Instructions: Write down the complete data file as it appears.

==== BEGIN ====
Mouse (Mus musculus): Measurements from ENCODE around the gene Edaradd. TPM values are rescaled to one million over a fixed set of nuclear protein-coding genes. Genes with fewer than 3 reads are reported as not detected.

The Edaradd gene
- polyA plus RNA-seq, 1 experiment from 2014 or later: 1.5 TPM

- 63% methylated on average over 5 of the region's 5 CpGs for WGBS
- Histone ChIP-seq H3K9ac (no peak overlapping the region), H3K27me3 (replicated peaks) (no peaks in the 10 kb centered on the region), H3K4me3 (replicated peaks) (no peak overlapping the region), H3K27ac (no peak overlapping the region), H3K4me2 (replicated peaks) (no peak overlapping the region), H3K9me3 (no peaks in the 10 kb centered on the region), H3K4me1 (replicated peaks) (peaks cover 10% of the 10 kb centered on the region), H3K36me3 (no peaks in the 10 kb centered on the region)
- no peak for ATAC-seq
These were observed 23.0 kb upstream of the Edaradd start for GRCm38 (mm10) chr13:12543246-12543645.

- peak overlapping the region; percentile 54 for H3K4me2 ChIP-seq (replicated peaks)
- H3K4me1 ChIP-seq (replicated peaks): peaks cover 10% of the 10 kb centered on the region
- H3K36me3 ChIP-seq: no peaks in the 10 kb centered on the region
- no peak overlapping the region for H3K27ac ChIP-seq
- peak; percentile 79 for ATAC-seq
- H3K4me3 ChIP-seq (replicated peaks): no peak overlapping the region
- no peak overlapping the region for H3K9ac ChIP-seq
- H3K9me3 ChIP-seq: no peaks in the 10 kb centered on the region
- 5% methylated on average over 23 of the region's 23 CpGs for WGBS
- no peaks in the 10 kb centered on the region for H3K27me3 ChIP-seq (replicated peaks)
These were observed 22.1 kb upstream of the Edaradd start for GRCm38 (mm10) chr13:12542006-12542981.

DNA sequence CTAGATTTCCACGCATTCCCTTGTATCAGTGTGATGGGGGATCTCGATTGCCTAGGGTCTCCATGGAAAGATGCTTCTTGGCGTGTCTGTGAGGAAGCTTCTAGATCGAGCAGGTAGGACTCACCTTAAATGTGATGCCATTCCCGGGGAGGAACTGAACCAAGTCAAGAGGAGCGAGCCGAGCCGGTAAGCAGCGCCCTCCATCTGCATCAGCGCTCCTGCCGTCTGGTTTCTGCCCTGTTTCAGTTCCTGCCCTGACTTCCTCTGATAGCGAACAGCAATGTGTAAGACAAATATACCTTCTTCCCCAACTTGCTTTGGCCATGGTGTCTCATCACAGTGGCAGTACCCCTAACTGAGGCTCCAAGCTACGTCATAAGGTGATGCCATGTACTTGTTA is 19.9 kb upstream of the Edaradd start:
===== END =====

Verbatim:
Mouse (Mus musculus): Measurements from ENCODE around the gene Edaradd. TPM values are rescaled to one million over a fixed set of nuclear protein-coding genes. Genes with fewer than 3 reads are reported as not detected.

The Edaradd gene
- polyA plus RNA-seq, 1 experiment from 2014 or later: 1.5 TPM

- 63% methylated on average over 5 of the region's 5 CpGs for WGBS
- Histone ChIP-seq H3K9ac (no peak overlapping the region), H3K27me3 (replicated peaks) (no peaks in the 10 kb centered on the region), H3K4me3 (replicated peaks) (no peak overlapping the region), H3K27ac (no peak overlapping the region), H3K4me2 (replicated peaks) (no peak overlapping the region), H3K9me3 (no peaks in the 10 kb centered on the region), H3K4me1 (replicated peaks) (peaks cover 10% of the 10 kb centered on the region), H3K36me3 (no peaks in the 10 kb centered on the region)
- no peak for ATAC-seq
These were observed 23.0 kb upstream of the Edaradd start for GRCm38 (mm10) chr13:12543246-12543645.

- peak overlapping the region; percentile 54 for H3K4me2 ChIP-seq (replicated peaks)
- H3K4me1 ChIP-seq (replicated peaks): peaks cover 10% of the 10 kb centered on the region
- H3K36me3 ChIP-seq: no peaks in the 10 kb centered on the region
- no peak overlapping the region for H3K27ac ChIP-seq
- peak; percentile 79 for ATAC-seq
- H3K4me3 ChIP-seq (replicated peaks): no peak overlapping the region
- no peak overlapping the region for H3K9ac ChIP-seq
- H3K9me3 ChIP-seq: no peaks in the 10 kb centered on the region
- 5% methylated on average over 23 of the region's 23 CpGs for WGBS
- no peaks in the 10 kb centered on the region for H3K27me3 ChIP-seq (replicated peaks)
These were observed 22.1 kb upstream of the Edaradd start for GRCm38 (mm10) chr13:12542006-12542981.

DNA sequence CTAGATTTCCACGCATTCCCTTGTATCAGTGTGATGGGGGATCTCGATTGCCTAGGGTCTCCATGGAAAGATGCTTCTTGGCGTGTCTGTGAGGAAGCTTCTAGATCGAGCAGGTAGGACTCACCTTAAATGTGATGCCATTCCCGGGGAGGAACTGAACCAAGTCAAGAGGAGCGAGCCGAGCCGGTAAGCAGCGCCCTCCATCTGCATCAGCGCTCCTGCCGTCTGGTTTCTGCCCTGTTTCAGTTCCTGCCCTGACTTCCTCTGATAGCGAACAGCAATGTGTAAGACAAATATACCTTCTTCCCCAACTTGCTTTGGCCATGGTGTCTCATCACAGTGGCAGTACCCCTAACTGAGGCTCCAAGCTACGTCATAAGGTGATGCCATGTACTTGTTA is 19.9 kb upstream of the Edaradd start: